A decade before Gordon Gekko taught us that “greed is good” in 1987’s “Wall Street,” the infamous “me”-centric mantra was already a way of life for many a coke-addled disco clubber. Destroyer chief Dan Bejar taps into late-’70s excess seamlessly on the title track from his new album, Kaputt, locking in a smoldering two-chord groove over six minutes of sexy overproduction. A dreamy throwback to the late-disco likes of Bryan Ferry or Hall & Oates, “Kaputt” captures the era perfectly and with enough headroom to fit in among chillwavers 30 years later. This music is hip — said without the slightest hint of hipster irony. Williamsburg might actually dance to this stuff.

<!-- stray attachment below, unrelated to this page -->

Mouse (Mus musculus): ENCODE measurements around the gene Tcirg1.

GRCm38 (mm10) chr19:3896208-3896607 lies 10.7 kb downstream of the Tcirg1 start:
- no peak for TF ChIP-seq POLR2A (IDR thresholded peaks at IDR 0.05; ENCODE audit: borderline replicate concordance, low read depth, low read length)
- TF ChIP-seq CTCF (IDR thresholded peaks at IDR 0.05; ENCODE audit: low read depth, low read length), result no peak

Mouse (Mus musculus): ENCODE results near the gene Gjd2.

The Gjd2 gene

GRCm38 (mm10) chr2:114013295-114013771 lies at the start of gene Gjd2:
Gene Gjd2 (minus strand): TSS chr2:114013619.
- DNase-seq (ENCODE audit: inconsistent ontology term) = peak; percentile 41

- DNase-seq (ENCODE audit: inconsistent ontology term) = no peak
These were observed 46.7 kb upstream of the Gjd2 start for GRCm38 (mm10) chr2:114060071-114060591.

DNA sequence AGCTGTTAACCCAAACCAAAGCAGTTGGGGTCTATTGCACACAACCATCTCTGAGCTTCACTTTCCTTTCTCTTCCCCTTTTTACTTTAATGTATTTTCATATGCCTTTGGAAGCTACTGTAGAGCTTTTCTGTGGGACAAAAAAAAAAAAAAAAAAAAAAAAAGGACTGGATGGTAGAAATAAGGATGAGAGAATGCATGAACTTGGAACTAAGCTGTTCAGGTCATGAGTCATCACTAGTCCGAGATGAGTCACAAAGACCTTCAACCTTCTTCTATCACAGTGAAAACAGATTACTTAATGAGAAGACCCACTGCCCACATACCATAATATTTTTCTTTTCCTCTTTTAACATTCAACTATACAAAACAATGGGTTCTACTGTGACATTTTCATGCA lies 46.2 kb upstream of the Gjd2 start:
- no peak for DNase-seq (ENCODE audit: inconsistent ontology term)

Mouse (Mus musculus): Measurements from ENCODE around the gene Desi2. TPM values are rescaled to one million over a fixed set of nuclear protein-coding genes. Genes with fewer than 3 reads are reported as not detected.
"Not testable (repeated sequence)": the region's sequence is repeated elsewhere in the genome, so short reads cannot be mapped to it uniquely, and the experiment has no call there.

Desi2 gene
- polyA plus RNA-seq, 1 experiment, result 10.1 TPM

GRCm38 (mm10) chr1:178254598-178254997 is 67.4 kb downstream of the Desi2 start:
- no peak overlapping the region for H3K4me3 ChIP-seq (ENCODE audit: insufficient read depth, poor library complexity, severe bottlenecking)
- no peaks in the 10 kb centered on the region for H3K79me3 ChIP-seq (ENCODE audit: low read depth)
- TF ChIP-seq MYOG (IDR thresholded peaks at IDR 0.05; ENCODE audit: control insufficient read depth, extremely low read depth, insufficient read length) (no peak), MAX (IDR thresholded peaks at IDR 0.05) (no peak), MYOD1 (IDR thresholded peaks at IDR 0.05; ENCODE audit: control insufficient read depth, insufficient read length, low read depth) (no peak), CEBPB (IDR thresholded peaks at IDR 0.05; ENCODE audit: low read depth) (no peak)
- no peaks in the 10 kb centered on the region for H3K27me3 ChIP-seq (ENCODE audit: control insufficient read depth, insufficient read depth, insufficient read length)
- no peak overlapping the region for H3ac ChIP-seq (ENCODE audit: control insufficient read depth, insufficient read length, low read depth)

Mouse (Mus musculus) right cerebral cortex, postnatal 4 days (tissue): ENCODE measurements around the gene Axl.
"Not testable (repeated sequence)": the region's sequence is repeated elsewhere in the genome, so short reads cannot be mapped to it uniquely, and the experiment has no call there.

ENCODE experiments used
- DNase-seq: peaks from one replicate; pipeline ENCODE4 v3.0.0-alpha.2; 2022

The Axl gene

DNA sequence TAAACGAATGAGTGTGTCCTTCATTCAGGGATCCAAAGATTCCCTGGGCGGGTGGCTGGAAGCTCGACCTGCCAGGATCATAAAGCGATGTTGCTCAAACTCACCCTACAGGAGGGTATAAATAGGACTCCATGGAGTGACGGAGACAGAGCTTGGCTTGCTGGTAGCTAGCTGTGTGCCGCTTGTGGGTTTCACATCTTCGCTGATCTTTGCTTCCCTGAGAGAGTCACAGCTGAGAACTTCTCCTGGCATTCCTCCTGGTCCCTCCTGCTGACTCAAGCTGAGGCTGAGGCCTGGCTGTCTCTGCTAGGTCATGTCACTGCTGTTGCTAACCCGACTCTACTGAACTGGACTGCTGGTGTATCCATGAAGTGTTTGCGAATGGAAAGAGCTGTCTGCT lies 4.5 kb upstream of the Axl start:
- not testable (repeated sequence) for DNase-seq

Skating along with a silky smooth saxophone, ’lude-addled synths and arpeggiating horns, Bejar holds the track in place with carefully manicured guitars that jangle like The Cranberries on cocaine. Wistful and whispery throughout, Bejar’s vocals maintain an arm’s length from the surrounding soul, rounding out powder-inflected notes like the Thin White Duke at his groovy best. However corny as it all might seem on paper, “Kaputt” is a slow-burning boogie with enough texture, personality and panache to stay alive long after the late-night buzz wears off. ’Til then, find that dusty copy of Saturday Night Fever, grab a zoot suit and hit the floor like it’s 1979 with Bejar and co. as the backdrop. Can you dig it?

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